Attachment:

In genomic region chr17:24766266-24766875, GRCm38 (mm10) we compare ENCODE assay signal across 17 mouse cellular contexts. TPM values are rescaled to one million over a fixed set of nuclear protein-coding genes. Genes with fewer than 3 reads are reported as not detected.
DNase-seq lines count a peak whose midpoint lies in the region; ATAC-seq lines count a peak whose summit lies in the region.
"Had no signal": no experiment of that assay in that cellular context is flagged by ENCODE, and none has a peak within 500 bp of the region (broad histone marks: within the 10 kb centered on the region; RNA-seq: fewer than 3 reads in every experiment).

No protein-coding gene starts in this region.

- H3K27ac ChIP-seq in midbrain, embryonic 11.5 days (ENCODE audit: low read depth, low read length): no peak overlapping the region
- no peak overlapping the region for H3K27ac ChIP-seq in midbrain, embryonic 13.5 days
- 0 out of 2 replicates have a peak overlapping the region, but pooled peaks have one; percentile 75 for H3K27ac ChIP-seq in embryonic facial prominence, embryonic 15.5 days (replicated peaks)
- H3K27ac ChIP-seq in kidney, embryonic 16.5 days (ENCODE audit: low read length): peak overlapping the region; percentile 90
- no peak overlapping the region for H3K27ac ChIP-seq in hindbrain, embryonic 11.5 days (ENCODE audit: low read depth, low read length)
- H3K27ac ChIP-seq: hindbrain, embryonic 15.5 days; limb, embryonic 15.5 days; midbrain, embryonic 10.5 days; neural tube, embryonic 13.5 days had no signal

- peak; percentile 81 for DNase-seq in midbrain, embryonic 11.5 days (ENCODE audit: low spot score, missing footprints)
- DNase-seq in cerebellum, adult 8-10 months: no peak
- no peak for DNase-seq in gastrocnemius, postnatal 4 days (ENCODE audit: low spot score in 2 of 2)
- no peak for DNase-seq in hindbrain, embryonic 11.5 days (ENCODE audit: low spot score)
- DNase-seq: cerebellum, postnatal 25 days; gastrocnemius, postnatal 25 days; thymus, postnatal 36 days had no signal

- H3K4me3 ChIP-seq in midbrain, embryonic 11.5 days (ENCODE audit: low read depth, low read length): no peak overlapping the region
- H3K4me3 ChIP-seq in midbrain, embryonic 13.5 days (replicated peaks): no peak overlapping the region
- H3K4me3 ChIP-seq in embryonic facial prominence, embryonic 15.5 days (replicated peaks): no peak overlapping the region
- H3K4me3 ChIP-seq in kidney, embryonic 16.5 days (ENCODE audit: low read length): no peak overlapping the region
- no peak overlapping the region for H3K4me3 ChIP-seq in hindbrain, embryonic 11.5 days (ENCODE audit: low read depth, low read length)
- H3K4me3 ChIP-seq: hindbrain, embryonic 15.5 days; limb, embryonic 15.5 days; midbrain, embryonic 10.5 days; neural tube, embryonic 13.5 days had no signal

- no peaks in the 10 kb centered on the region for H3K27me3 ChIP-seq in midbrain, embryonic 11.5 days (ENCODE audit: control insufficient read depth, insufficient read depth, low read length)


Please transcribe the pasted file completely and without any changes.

In genomic region chr17:24766266-24766875, GRCm38 (mm10) we compare ENCODE assay signal across 17 mouse cellular contexts. TPM values are rescaled to one million over a fixed set of nuclear protein-coding genes. Genes with fewer than 3 reads are reported as not detected.
DNase-seq lines count a peak whose midpoint lies in the region; ATAC-seq lines count a peak whose summit lies in the region.
"Had no signal": no experiment of that assay in that cellular context is flagged by ENCODE, and none has a peak within 500 bp of the region (broad histone marks: within the 10 kb centered on the region; RNA-seq: fewer than 3 reads in every experiment).

No protein-coding gene starts in this region.

- H3K27ac ChIP-seq in midbrain, embryonic 11.5 days (ENCODE audit: low read depth, low read length): no peak overlapping the region
- no peak overlapping the region for H3K27ac ChIP-seq in midbrain, embryonic 13.5 days
- 0 out of 2 replicates have a peak overlapping the region, but pooled peaks have one; percentile 75 for H3K27ac ChIP-seq in embryonic facial prominence, embryonic 15.5 days (replicated peaks)
- H3K27ac ChIP-seq in kidney, embryonic 16.5 days (ENCODE audit: low read length): peak overlapping the region; percentile 90
- no peak overlapping the region for H3K27ac ChIP-seq in hindbrain, embryonic 11.5 days (ENCODE audit: low read depth, low read length)
- H3K27ac ChIP-seq: hindbrain, embryonic 15.5 days; limb, embryonic 15.5 days; midbrain, embryonic 10.5 days; neural tube, embryonic 13.5 days had no signal

- peak; percentile 81 for DNase-seq in midbrain, embryonic 11.5 days (ENCODE audit: low spot score, missing footprints)
- DNase-seq in cerebellum, adult 8-10 months: no peak
- no peak for DNase-seq in gastrocnemius, postnatal 4 days (ENCODE audit: low spot score in 2 of 2)
- no peak for DNase-seq in hindbrain, embryonic 11.5 days (ENCODE audit: low spot score)
- DNase-seq: cerebellum, postnatal 25 days; gastrocnemius, postnatal 25 days; thymus, postnatal 36 days had no signal

- H3K4me3 ChIP-seq in midbrain, embryonic 11.5 days (ENCODE audit: low read depth, low read length): no peak overlapping the region
- H3K4me3 ChIP-seq in midbrain, embryonic 13.5 days (replicated peaks): no peak overlapping the region
- H3K4me3 ChIP-seq in embryonic facial prominence, embryonic 15.5 days (replicated peaks): no peak overlapping the region
- H3K4me3 ChIP-seq in kidney, embryonic 16.5 days (ENCODE audit: low read length): no peak overlapping the region
- no peak overlapping the region for H3K4me3 ChIP-seq in hindbrain, embryonic 11.5 days (ENCODE audit: low read depth, low read length)
- H3K4me3 ChIP-seq: hindbrain, embryonic 15.5 days; limb, embryonic 15.5 days; midbrain, embryonic 10.5 days; neural tube, embryonic 13.5 days had no signal

- no peaks in the 10 kb centered on the region for H3K27me3 ChIP-seq in midbrain, embryonic 11.5 days (ENCODE audit: control insufficient read depth, insufficient read depth, low read length)